The Need for Speed

The World June. Surely the first name on your team list has to be a decent pace bowler? Make the most of those English conditions! And by pace I mean someone who can get the ball through in excess of 70mph (112kph), not a medium-paced dobber. Someone who can get the batsmen hopping around a bit, and fishing around outside their offstump, or avoiding having their toes crushed by an inswinging yorker.

Perhaps for obvious reasons there are not too many in women's cricket, but this World Cup could be all about the few that we have got at the moment.

Katherine Brunt © Don Miles
Undoubted leader of the pack is England's Katherine Brunt. She seems to have been running in and bowling quickly and angrily at people for as long as I can remember. In fact she debuted for England back in 2004, and has the small matter of 161 games for England under her belt over the last 13 years.

She is the archetypal pace bowler. Should you dare to cream her for four through the covers you can almost guarantee that the next ball she bowls will not be pitched in your half of the pitch; and woe betide any fielder that drops a catch off her bowling.

On the pitch she is a tough cookie. Off the pitch she is a quietly spoken Yorkshire lass, who calls a spade a shovel, but usually with a cheeky grin on her face.

Shabnim Ismail © Don Miles
On 120 victims she needs just four wickets to go past Jenny Gunn as England's leading ODI wicket-taker, and who would bet against her doing that at this tournament. At 31 this is almost certainly her last World Cup. She will want to go out with a bang, not a whimper. Rest of the world be prepared!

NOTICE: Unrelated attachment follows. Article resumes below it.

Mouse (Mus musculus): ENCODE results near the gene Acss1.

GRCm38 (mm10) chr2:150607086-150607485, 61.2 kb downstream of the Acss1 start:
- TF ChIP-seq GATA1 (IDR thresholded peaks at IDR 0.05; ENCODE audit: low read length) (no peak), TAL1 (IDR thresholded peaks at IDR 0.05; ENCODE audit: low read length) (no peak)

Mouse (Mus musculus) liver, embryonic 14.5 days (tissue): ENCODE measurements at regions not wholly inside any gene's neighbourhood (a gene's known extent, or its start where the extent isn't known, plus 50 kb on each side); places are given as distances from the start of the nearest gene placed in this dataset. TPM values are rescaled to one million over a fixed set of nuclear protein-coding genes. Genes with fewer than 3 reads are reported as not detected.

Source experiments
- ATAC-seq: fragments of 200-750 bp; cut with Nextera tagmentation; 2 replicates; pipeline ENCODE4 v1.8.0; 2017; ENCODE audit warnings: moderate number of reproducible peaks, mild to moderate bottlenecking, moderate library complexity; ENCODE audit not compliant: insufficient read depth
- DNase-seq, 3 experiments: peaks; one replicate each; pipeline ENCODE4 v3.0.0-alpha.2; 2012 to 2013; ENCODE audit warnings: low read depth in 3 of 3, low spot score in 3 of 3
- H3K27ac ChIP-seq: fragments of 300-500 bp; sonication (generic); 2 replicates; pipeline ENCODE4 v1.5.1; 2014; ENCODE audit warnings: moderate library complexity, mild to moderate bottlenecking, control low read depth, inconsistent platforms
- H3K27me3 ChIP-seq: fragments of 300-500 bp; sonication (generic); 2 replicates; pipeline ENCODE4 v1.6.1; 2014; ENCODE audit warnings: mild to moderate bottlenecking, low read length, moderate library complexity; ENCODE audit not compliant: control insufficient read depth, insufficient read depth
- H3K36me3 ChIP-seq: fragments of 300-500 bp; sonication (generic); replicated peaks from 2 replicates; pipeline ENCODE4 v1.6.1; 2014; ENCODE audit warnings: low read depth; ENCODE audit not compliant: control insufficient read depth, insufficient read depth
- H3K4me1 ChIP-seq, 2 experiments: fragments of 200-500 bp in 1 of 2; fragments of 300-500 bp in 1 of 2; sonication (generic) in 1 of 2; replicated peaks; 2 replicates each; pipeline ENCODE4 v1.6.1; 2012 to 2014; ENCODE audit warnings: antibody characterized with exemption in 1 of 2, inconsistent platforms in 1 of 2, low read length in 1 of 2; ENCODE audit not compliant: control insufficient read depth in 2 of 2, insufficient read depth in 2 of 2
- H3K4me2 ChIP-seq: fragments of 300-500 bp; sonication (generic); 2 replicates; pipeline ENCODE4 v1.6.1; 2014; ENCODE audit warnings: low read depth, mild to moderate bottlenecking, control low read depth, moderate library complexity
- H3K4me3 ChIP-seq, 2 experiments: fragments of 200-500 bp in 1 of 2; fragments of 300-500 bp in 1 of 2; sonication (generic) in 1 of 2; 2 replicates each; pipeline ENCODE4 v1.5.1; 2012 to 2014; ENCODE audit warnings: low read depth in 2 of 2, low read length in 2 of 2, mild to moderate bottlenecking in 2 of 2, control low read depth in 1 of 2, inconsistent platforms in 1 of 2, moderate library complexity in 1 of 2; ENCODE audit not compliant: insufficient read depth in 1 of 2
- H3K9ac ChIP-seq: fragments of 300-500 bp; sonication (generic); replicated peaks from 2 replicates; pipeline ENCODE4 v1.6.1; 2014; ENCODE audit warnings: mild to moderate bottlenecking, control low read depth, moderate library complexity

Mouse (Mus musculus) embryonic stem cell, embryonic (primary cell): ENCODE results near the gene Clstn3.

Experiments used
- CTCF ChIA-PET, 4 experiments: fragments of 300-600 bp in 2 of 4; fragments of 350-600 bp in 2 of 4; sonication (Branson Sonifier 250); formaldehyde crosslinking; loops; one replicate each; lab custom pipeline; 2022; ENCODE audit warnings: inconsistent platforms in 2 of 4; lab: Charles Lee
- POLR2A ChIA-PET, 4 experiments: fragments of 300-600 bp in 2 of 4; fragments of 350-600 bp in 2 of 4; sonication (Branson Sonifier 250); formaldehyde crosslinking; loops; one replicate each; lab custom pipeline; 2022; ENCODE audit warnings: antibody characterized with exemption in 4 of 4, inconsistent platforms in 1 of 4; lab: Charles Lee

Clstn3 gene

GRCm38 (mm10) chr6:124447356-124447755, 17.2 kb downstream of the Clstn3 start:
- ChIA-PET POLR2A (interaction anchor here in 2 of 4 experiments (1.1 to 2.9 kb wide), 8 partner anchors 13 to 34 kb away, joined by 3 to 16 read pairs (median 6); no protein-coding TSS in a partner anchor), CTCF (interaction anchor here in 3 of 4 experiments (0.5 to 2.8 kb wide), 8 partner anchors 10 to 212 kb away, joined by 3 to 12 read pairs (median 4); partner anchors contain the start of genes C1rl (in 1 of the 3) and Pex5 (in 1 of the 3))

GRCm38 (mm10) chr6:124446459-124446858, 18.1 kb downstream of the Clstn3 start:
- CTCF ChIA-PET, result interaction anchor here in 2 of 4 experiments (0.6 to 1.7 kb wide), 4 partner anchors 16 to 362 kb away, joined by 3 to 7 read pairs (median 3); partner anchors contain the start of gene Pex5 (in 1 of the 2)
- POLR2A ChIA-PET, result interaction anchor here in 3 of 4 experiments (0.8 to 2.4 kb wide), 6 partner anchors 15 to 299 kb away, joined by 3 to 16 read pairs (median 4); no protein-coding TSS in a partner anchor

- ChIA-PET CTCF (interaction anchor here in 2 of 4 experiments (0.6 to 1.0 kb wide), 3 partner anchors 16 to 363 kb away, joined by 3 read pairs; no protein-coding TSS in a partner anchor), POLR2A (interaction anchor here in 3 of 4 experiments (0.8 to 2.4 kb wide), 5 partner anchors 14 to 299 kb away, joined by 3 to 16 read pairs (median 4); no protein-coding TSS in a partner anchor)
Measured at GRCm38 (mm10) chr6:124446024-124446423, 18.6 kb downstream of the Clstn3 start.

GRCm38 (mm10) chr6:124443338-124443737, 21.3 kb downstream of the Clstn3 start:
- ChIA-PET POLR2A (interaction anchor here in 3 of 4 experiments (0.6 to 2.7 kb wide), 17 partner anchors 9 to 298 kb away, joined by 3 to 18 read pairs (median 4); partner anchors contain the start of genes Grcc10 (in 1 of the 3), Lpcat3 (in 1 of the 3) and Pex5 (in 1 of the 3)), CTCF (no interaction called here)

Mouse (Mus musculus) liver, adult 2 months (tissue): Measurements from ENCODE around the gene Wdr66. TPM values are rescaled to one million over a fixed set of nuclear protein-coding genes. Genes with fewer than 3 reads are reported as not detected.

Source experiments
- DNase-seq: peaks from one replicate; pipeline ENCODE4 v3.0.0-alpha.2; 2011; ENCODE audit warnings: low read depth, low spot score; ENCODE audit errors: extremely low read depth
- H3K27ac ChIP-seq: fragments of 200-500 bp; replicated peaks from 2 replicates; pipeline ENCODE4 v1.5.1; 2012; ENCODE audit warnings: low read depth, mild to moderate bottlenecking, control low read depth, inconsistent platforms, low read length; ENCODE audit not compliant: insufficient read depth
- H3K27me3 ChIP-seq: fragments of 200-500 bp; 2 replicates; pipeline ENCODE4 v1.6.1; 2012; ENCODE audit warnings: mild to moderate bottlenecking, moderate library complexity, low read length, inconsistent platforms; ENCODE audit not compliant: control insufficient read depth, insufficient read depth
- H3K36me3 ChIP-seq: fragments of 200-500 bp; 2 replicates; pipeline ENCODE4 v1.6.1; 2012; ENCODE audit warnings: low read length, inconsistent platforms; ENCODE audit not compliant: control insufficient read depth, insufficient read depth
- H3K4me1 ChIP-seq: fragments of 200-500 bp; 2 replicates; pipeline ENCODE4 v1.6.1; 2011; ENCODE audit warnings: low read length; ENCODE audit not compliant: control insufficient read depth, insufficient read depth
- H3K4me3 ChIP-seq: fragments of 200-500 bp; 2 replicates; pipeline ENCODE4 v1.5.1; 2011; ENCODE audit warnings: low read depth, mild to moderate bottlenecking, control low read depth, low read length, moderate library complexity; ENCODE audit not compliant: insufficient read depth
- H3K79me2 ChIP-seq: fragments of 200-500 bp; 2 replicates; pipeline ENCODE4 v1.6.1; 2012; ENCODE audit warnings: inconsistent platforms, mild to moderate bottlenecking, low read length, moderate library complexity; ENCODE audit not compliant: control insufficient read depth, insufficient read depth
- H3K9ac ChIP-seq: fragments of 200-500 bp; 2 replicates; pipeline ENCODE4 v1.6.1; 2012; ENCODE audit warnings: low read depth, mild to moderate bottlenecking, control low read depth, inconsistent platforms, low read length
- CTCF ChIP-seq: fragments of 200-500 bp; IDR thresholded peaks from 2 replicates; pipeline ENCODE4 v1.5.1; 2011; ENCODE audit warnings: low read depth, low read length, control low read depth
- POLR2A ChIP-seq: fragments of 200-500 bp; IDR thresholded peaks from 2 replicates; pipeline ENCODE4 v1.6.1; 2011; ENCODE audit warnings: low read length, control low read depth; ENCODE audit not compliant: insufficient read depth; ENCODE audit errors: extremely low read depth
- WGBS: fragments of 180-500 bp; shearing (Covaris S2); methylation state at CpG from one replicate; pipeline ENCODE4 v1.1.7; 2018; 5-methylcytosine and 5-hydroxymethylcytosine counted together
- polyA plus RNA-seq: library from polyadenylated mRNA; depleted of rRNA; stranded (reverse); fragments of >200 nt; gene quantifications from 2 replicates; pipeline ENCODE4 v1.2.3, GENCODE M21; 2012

Equally firey, both on and off the pitch, is Saffer, Shabnim Ismail. She really is a pocket-rocket at just 165cm tall, but she glides up to the crease before uncoiling her lightning fast, lithe arm and sending the ball down at speed. She will tell you its over 125kph. Ask Shabnim who is the fastest bowler in the world and without a moment's hesitation she will say it is her. She may well be right. Ismail herself is just six wickets shy of her own ODI century of victims. Not shy of the odd send-off she will be fun to watch.

Lea Tahuhu © Don Miles
The next fire merchant to watch out for is White Fern Lea Tahuhu. Not always a regular in the Kiwi team she earned herself a central contract in 2015, which was renewed last year. Her role is to be the early aggressor, and she is not afraid to slip in the odd short ball to keep the batsman on their toes. She is not unfamiliar with English conditions having played for the Surrey Stars in last year's T20 KSL tournament. Admittedly she did not have the greatest of tournaments, but she will have learnt a lot. She is due back this year, but will be in the red of Lancashire Thunder this time round. Her back of a length bowling could prove a handful for some of the smaller (in stature) teams - Sri Lanka, Pakistan and even India, but can she trouble the big guns?

Jhulan Goswami © Don Miles
She may not be as quick as she once was, but Jhulan Goswami clearly rates a mention here, particularly as she is now the record holder for wickets taken in ODIs. At the ripe old age of 34 she has the small matter of 153 ODIs under her belt, not to mention the 181 wickets that she has taken, surpassing the Aussie legend Cathryn Fitzpatrick. If she has a stellar tournament then could 200 wickets be on the cards? That would be some record!

Deandra Dottin © Don Miles
And the final speedsters to watch out for are both West Indian, of course. New girl on the block is Barbadian Shamilia Connell. She is very tall and pretty quick, but she can be erratic. She is a work in progress, but if she is given a chance she might just surprise a few batsmen. The other Caribbean flame thrower is her fellow Barbadian, Deandra Dottin.

They could not look more different. Connell is tall and lithe, Dottin is short and compact. She meanders into the crease like a reluctant teenager, but she is capable of hurling the ball down at 120kph, when the mood takes her. She also has a mean in-swinging yorker. When she gets it right she can be lethal, but when she gets it wrong it can go very wrong.

There are a few other seam-up artists to watch out for of course, albeit that they are perhaps not true speedsters. For the Aussies there is Ellyse Perry and Megan Schutt; for India Shikha Pandey; for South Africa Marizanne Kapp; for New Zealand Holly Huddleston and for England Anya Shrubsole. I t should be a heck of a tournament.

Martin Davies


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